Gustavo, well dressed in a Buenos Aires office and gunning for a promotion, gets a briefcase full of cash from his boss to use in shutting down a mine in remote San Juan province. ... See full summary »
Gustavo, well dressed in a Buenos Aires office and gunning for a promotion, gets a briefcase full of cash from his boss to use in shutting down a mine in remote San Juan province. Everything seems to go wrong: no one meets him at the provincial airport; he gets bad directions, leaves cell-phone range, and runs out of gas at a roadhouse near the border where a few drug runners may be waiting for product. He's stuck there for a few days before the gas truck arrives. There he meets Mariel, who's with an older man, one of the drug dealers. His first approach to her to boorish, but something about him attracts her. Will he, his money, or his desire survive? Written by
Recently this film was shown on cable. Argentine films don't have the market in this country, but some, like this movie, should have a wider audience. This film, which I suspect is an Indie, deserves better. First of all, director Carlos Jaureguialzo, knows a thing or two about what he wanted to show us. Obviously, he does wonders with very little money.
This story evokes some mainstream films where everything that could go wrong, and more, happens to poor Gustavo, an up and coming junior executive, of a mining firm based in Buenos Aires. When his boss decides to test his ability to deal with problems in one mine in the north of the country, he sends the young man to solve the problems, also, he gives him one hundred thousand dollars to pay off the ones making trouble.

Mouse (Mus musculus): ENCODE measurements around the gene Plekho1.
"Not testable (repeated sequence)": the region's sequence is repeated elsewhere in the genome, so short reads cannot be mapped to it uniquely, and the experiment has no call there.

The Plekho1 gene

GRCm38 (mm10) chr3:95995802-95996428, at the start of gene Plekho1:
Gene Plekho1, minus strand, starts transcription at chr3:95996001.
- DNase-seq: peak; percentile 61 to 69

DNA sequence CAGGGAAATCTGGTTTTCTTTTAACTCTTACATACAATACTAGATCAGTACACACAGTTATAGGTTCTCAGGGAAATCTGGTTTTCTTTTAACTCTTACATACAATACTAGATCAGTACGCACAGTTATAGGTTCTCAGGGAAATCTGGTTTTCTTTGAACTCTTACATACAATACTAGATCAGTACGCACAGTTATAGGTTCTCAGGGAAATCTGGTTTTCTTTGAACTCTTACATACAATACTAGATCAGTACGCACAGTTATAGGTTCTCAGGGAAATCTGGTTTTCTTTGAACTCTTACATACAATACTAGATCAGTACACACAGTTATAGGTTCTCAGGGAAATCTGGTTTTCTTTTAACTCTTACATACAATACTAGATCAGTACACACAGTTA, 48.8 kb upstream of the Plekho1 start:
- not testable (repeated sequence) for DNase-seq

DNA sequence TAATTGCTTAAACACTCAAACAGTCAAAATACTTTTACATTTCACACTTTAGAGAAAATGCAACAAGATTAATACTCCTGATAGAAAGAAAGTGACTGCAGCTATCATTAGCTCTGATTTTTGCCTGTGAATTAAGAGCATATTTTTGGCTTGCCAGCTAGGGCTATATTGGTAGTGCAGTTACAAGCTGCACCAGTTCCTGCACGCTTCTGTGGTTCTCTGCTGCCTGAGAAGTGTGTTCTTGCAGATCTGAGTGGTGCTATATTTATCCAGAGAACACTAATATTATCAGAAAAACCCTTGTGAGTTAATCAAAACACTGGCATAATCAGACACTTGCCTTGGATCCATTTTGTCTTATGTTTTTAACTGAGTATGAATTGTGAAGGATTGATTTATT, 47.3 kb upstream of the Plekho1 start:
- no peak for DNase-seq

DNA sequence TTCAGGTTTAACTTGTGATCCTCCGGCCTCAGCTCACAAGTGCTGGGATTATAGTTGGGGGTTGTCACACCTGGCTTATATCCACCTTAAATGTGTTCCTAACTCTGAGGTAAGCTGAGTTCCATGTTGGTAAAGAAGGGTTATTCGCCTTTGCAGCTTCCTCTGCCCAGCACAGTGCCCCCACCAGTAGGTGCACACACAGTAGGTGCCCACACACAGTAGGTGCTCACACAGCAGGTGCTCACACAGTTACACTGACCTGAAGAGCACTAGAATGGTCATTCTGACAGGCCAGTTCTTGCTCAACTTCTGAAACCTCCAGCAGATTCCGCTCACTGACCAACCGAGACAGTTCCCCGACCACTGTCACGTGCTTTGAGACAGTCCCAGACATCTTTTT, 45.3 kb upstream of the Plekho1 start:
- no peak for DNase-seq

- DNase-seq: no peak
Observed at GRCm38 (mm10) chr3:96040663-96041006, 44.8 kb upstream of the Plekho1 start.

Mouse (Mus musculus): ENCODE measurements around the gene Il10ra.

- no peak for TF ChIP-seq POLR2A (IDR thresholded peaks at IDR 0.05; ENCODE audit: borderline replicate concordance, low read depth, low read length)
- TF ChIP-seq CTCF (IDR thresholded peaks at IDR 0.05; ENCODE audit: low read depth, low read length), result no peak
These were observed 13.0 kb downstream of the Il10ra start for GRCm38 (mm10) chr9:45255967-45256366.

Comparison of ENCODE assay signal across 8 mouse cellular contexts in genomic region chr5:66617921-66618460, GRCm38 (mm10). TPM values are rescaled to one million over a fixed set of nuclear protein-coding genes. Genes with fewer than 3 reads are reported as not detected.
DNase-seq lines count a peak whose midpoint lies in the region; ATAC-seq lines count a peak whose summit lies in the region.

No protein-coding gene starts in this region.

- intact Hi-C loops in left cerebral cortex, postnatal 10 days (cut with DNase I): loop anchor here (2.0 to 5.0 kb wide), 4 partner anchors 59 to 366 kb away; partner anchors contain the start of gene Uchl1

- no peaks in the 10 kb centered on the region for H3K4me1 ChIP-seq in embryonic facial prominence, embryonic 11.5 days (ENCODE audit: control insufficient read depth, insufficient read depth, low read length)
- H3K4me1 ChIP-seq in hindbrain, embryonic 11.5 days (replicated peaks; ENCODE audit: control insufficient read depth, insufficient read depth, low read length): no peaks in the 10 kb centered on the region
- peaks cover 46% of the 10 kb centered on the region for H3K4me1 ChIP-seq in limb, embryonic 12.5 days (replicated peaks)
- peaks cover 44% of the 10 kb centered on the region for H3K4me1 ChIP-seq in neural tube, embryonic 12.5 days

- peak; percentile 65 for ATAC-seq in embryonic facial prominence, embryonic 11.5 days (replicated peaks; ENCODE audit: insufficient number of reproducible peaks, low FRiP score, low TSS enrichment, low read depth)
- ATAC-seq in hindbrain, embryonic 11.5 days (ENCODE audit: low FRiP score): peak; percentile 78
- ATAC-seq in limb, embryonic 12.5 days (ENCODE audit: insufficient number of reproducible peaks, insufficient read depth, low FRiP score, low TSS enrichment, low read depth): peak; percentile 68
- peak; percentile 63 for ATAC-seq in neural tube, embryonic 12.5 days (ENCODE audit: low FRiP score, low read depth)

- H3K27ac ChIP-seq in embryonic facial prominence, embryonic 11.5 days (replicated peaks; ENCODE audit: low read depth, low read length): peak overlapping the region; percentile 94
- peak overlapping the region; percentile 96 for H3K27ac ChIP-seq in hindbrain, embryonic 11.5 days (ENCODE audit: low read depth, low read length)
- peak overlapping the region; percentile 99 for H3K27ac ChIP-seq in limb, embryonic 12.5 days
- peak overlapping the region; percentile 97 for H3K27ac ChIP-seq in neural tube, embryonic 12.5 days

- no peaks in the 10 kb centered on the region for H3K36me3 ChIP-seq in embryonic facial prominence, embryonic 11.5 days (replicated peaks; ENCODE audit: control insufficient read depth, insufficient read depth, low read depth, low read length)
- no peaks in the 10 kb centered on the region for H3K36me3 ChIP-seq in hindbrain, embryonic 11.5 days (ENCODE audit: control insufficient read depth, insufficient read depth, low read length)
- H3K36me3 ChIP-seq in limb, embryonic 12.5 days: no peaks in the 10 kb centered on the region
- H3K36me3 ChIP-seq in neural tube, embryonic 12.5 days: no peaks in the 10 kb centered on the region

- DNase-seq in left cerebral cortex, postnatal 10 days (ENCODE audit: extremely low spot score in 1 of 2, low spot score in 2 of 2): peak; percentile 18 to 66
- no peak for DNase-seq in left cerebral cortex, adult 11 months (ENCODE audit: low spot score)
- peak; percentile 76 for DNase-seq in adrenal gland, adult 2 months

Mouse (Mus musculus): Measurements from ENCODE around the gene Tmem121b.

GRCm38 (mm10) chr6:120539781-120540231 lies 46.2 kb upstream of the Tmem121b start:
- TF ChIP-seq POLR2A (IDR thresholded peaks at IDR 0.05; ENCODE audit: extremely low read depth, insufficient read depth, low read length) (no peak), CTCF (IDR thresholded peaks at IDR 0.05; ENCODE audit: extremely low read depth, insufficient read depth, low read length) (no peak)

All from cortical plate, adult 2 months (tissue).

The problem is that nothing prepares Gustavo for what he will encounter along the way to the mine. The first clue is at the airport: the person who is to meet him, never shows up; a group of kids almost steal his money, and worst of all, he rents a car from an agency that doesn't even have a map for him. When he picks up a young soldier, he realizes that he is dealing with people with such narrow mentalities, that everything he knows from the corporate environment, doesn't apply in the present situation. To make things worse, his cellular phone, his link to civilization, goes out of range.
By taking a detour that appears to give him the shortest route to the mine, Gustavo discovers, too late, he has descended into hell as he arrives at the abandoned country general store/motel, with the only gas pump in the vicinity.
At the shabby motel, he encounters more trouble in the form of a patronizing owner who has no idea when the gas supply will arrive to fill the empty pump. Temptation, in the form of the mysterious Mariel, lurks in the distance. The menu at the inn never changes. In fact, Gustavo might as well die in that remote place and no one will ever know about it. It's just the epitome of isolation with no hope in sight! The only problem it doesn't ring true is the confrontation between Mariel's man and the Bolivian smugglers. Those scenes could have used a more realistic approach, but it's only a minor detail.
The acting is excellent. Daniel Kuznieta is a new face, as far as I'm concerned. His take on Gustavo, the young man who falls through a hole without any chance of ever getting out, is right on target. Isabel Achaval infuses Mariel with raw sex that is hard to forget. Manuel Vicente and the rest of the cast are very effective.
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